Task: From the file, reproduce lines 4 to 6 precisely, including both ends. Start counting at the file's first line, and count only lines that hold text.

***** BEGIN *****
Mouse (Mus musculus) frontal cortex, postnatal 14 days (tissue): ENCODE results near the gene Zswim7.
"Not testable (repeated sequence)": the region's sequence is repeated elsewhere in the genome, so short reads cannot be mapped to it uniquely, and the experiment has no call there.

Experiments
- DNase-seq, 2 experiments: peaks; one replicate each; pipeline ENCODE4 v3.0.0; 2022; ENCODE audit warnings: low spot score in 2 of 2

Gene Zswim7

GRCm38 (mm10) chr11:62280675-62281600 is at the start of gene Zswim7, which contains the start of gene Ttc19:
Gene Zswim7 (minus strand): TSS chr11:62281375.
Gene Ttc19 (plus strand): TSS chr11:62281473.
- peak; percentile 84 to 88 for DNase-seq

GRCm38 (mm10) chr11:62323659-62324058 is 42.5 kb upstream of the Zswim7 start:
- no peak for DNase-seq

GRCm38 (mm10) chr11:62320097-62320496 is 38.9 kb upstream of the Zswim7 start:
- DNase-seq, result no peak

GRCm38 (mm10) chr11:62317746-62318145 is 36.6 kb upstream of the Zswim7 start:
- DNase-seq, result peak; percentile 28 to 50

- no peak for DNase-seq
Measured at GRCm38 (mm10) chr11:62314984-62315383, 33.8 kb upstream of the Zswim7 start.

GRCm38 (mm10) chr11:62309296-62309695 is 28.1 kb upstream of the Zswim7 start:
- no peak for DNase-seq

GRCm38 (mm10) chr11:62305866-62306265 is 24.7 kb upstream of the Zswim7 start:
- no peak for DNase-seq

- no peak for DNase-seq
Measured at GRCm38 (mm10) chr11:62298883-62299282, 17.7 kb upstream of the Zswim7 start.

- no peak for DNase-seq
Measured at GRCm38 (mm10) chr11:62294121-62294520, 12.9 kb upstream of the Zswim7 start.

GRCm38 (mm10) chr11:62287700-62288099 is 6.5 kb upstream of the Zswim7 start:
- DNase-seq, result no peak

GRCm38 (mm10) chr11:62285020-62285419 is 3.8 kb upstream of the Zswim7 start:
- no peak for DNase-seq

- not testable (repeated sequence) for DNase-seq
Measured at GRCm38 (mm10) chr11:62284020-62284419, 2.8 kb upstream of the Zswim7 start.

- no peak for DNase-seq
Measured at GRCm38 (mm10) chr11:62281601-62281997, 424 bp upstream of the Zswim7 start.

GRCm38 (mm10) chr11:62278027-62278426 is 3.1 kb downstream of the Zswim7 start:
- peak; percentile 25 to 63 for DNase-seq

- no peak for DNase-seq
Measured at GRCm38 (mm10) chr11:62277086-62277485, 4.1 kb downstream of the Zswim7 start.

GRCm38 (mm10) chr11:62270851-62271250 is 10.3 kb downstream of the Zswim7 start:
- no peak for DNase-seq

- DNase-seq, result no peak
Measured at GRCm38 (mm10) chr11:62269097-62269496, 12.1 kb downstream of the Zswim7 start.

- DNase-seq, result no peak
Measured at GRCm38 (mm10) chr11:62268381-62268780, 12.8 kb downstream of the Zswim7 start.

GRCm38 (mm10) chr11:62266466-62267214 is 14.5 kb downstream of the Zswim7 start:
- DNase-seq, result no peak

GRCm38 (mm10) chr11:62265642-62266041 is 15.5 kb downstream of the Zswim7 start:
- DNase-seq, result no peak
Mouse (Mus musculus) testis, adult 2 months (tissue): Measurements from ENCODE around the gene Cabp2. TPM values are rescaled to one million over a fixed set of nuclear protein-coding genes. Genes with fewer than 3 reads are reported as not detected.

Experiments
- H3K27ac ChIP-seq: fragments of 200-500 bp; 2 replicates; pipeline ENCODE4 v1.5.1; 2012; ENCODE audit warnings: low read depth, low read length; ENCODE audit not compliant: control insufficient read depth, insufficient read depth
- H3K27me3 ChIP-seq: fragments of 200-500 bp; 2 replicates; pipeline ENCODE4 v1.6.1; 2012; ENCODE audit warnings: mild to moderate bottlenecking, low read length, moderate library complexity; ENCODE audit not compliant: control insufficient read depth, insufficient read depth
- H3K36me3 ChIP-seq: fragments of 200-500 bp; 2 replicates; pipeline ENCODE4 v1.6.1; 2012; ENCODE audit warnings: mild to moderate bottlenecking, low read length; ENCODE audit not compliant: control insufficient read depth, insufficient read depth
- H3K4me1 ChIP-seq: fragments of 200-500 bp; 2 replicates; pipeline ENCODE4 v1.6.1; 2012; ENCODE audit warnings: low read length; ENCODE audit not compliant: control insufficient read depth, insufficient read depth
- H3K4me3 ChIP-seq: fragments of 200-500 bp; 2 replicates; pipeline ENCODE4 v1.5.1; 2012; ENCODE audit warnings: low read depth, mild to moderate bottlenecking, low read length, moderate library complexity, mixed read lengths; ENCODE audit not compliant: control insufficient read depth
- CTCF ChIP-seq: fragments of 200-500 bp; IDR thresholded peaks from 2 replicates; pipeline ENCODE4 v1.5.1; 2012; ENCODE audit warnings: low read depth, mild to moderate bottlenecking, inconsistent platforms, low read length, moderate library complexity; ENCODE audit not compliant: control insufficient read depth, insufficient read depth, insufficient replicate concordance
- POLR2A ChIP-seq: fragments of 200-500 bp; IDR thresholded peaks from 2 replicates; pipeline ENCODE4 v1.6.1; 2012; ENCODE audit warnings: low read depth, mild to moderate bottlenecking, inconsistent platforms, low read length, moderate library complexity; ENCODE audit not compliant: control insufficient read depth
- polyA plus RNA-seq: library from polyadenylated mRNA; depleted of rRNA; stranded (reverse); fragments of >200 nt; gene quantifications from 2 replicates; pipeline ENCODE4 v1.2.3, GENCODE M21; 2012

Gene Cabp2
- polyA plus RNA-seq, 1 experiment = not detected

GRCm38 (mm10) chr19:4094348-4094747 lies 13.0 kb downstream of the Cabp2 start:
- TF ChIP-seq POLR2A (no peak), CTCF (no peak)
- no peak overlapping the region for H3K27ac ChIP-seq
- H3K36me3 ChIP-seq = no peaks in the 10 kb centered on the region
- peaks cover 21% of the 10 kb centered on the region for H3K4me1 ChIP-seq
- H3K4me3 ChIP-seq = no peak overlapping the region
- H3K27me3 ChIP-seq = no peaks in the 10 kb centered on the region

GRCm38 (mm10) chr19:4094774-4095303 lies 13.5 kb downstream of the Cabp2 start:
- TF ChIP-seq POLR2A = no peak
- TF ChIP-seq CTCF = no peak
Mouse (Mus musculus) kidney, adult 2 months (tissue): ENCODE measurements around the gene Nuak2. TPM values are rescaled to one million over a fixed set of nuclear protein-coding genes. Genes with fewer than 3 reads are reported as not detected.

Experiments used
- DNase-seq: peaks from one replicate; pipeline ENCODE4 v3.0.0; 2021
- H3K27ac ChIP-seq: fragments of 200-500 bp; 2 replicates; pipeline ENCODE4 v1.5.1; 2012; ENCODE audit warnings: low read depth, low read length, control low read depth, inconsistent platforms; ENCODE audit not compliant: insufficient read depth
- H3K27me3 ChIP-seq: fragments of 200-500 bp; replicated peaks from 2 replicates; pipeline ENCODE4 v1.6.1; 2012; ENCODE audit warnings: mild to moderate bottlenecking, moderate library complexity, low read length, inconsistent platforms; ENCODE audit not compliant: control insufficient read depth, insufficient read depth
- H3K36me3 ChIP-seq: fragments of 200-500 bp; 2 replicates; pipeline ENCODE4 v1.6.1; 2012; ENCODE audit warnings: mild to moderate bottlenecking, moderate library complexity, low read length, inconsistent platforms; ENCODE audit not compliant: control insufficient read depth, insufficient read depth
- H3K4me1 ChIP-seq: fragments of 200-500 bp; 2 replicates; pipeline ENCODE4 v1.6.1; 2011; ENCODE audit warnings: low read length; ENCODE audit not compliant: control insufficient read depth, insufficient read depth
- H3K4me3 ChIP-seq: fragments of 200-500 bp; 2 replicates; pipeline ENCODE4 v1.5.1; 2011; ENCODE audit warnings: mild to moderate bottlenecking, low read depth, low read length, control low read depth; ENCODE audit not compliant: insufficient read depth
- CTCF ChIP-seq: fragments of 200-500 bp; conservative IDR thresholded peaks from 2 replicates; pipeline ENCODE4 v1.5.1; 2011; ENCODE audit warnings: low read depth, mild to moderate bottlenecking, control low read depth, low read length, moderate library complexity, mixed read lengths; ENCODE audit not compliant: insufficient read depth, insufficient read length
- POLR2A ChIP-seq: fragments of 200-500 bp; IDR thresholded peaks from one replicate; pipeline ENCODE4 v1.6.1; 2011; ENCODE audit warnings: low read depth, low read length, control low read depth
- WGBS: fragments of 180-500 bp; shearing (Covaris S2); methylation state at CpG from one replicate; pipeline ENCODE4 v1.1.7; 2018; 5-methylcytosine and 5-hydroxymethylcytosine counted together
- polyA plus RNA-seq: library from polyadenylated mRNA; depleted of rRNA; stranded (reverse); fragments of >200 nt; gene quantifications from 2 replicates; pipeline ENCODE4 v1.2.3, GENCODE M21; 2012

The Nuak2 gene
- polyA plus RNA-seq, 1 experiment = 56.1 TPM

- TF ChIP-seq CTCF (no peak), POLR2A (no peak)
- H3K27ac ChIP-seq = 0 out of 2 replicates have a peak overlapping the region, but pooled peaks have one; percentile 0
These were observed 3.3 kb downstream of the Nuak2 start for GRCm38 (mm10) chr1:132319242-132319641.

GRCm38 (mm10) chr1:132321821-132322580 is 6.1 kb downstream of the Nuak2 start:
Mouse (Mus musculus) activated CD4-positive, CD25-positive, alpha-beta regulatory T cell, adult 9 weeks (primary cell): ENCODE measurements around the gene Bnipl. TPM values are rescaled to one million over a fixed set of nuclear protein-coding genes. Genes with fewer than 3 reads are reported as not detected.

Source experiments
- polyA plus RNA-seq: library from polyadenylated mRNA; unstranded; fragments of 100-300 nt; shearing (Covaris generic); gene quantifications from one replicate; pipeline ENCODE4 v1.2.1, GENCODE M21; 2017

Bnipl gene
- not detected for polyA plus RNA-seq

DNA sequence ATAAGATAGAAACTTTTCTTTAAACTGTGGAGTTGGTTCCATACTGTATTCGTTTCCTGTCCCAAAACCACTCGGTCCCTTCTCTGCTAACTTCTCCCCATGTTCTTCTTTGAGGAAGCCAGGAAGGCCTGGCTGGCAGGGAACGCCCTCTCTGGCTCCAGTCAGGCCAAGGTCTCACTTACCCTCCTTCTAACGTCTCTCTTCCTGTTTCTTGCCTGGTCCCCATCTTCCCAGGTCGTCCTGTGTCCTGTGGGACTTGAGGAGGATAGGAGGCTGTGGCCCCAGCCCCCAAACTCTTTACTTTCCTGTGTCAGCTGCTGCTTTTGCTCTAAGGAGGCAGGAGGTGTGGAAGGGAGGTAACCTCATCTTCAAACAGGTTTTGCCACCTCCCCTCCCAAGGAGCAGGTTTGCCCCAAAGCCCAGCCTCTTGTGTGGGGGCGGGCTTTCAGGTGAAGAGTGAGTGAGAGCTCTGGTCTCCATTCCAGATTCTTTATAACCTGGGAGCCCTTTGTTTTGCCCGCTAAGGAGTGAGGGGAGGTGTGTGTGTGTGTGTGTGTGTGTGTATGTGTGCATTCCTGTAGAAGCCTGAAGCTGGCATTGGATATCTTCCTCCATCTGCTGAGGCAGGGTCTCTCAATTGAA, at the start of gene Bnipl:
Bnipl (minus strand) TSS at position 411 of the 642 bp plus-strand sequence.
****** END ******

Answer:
- DNase-seq, 2 experiments: peaks; one replicate each; pipeline ENCODE4 v3.0.0; 2022; ENCODE audit warnings: low spot score in 2 of 2

Gene Zswim7

GRCm38 (mm10) chr11:62280675-62281600 is at the start of gene Zswim7, which contains the start of gene Ttc19: